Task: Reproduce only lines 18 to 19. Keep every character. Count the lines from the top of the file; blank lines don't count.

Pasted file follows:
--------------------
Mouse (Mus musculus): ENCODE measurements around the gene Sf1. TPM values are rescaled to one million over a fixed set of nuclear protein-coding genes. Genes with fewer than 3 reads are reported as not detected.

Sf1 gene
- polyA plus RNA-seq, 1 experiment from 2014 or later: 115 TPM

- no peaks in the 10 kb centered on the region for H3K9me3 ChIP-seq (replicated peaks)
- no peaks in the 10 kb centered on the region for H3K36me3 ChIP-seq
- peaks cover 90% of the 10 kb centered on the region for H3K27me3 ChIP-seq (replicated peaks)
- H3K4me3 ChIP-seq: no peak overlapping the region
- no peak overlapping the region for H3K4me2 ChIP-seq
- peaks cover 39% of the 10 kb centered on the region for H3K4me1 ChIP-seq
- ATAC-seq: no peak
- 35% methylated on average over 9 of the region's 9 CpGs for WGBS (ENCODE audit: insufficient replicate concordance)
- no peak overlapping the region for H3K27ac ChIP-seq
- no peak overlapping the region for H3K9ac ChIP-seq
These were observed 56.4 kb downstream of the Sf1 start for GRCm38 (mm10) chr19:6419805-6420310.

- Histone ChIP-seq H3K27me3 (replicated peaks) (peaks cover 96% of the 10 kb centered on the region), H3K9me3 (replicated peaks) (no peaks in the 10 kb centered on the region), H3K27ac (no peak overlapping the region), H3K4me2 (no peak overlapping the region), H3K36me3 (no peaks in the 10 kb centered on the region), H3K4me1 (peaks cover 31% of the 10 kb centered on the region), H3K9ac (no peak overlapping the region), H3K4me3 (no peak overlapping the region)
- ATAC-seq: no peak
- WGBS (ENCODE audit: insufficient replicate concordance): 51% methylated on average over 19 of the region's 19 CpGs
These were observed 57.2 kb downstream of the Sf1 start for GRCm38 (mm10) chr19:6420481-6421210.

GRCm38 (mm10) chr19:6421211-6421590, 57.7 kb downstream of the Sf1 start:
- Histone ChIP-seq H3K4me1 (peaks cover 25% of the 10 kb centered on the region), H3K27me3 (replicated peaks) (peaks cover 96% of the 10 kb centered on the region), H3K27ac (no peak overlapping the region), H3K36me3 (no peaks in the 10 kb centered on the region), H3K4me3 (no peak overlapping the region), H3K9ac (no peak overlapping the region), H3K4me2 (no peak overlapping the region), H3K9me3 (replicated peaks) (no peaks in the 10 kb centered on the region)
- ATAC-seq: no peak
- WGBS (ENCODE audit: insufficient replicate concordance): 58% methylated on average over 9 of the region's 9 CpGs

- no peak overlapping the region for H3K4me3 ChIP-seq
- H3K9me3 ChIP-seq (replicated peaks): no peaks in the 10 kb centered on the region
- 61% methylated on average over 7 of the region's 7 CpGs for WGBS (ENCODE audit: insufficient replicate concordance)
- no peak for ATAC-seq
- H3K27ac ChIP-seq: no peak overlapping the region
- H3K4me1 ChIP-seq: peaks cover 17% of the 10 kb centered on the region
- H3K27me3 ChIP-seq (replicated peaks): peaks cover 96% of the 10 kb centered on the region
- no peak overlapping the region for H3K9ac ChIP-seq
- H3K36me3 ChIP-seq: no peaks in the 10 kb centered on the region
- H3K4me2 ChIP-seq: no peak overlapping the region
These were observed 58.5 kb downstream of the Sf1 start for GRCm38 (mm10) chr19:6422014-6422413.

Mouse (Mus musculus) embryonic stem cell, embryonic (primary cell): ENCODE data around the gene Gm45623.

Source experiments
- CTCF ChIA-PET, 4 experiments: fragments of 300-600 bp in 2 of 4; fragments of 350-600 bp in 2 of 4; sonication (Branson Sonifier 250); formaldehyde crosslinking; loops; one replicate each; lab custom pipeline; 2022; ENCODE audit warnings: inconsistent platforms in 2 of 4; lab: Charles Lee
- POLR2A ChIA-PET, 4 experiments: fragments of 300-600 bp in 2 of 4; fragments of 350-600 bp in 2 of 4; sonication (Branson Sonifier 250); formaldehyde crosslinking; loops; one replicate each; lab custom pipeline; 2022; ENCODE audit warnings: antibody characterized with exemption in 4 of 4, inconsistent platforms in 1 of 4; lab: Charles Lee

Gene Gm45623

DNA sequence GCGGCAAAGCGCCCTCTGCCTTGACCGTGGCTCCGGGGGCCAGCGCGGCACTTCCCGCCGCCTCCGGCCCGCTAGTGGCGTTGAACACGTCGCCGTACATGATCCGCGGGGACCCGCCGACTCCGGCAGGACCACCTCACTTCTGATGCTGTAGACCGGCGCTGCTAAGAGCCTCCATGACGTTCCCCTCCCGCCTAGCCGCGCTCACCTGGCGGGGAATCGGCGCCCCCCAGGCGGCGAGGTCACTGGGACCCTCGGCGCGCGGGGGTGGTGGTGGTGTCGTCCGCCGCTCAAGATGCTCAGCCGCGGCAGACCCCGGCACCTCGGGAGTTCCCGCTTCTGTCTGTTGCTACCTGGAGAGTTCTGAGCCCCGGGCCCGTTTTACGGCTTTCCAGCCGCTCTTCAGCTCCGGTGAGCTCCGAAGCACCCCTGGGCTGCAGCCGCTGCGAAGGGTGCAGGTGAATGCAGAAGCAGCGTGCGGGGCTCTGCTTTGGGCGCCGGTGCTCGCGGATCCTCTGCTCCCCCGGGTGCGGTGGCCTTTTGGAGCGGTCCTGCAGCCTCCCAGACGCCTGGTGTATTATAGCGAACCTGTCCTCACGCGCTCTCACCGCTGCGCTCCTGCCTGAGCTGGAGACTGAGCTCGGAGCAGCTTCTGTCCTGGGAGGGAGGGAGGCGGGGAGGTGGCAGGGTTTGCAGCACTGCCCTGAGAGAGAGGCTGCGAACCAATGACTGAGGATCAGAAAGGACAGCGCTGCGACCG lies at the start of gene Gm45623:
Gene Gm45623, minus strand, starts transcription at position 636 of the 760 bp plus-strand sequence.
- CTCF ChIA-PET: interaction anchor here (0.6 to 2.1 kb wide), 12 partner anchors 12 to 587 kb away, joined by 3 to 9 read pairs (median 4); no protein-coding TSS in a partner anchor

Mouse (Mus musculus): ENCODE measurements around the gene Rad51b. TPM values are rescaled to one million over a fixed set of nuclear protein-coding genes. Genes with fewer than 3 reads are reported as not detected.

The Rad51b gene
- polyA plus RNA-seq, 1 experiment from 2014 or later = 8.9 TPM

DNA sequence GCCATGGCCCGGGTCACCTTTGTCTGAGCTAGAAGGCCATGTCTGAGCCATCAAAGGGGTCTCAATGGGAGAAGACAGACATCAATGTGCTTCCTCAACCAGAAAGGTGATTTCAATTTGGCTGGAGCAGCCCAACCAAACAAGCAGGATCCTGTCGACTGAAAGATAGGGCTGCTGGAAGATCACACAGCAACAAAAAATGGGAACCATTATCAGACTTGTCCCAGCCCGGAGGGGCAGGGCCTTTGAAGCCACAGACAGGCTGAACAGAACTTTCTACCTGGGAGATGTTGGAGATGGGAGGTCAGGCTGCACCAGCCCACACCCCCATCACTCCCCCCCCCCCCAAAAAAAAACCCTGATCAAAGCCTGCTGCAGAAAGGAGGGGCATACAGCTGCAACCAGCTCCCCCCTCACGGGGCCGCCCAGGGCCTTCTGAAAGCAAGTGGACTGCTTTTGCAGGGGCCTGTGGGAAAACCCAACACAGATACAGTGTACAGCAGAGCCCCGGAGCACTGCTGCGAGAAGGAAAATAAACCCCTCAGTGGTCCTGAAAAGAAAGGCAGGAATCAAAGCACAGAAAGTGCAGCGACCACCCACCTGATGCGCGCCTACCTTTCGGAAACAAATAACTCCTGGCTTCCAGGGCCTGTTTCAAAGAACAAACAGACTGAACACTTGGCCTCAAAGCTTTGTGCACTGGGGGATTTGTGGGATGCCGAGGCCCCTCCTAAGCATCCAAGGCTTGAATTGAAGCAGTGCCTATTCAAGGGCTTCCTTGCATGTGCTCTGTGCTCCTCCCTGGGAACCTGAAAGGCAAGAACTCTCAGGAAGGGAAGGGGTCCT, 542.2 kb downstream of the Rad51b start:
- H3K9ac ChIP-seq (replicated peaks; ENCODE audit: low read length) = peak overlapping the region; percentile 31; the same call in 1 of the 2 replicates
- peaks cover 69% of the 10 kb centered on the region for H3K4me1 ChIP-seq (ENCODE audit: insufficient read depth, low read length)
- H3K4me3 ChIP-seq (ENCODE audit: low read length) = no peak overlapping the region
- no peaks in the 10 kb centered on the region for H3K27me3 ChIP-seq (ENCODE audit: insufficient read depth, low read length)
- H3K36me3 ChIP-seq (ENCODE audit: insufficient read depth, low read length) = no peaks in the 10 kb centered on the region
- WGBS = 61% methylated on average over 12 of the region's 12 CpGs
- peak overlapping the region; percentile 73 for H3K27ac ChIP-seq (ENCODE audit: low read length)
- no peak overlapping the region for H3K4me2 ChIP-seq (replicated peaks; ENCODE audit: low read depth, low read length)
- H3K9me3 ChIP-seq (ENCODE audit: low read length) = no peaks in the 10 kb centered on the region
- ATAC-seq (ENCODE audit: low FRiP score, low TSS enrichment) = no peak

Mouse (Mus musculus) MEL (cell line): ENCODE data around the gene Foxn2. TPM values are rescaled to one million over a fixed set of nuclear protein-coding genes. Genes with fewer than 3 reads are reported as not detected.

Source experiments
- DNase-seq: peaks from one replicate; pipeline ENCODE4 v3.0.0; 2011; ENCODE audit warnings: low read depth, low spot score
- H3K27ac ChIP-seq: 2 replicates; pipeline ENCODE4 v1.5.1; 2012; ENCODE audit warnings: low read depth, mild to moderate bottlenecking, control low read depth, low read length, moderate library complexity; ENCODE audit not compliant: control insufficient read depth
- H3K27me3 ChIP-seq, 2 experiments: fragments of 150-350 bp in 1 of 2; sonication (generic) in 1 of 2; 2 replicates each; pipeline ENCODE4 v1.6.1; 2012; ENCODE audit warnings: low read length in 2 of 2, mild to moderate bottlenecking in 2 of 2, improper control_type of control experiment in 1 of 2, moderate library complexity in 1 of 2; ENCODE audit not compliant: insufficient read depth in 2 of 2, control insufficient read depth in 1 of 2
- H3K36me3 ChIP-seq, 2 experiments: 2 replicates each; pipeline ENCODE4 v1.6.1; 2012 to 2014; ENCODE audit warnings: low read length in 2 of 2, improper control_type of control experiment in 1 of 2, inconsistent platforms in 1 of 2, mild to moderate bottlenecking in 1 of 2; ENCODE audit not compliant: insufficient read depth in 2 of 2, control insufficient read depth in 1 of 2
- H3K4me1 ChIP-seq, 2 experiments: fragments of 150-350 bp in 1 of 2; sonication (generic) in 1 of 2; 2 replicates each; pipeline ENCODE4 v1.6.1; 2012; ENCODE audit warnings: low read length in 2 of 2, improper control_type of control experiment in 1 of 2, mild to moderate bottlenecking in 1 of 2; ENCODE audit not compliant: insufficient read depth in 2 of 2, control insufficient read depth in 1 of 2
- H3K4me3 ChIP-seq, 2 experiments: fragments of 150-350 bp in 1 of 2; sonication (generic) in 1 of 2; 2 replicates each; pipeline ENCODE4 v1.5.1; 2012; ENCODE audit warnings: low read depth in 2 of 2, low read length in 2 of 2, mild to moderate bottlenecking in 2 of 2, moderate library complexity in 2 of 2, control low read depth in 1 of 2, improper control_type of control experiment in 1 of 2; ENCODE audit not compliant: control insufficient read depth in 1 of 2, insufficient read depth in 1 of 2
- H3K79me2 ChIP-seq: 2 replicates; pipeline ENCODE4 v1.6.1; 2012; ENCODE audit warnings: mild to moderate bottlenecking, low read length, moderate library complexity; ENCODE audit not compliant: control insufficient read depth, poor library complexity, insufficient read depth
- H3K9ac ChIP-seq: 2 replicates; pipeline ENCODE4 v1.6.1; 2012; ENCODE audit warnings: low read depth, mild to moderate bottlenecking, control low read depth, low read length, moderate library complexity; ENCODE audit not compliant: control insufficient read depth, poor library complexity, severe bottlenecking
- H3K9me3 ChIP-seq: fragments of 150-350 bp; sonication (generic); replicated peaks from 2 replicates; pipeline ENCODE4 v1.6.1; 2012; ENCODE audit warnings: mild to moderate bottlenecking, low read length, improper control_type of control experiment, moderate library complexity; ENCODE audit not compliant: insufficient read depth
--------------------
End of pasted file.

These were observed 57.2 kb downstream of the Sf1 start for GRCm38 (mm10) chr19:6420481-6421210.

GRCm38 (mm10) chr19:6421211-6421590, 57.7 kb downstream of the Sf1 start: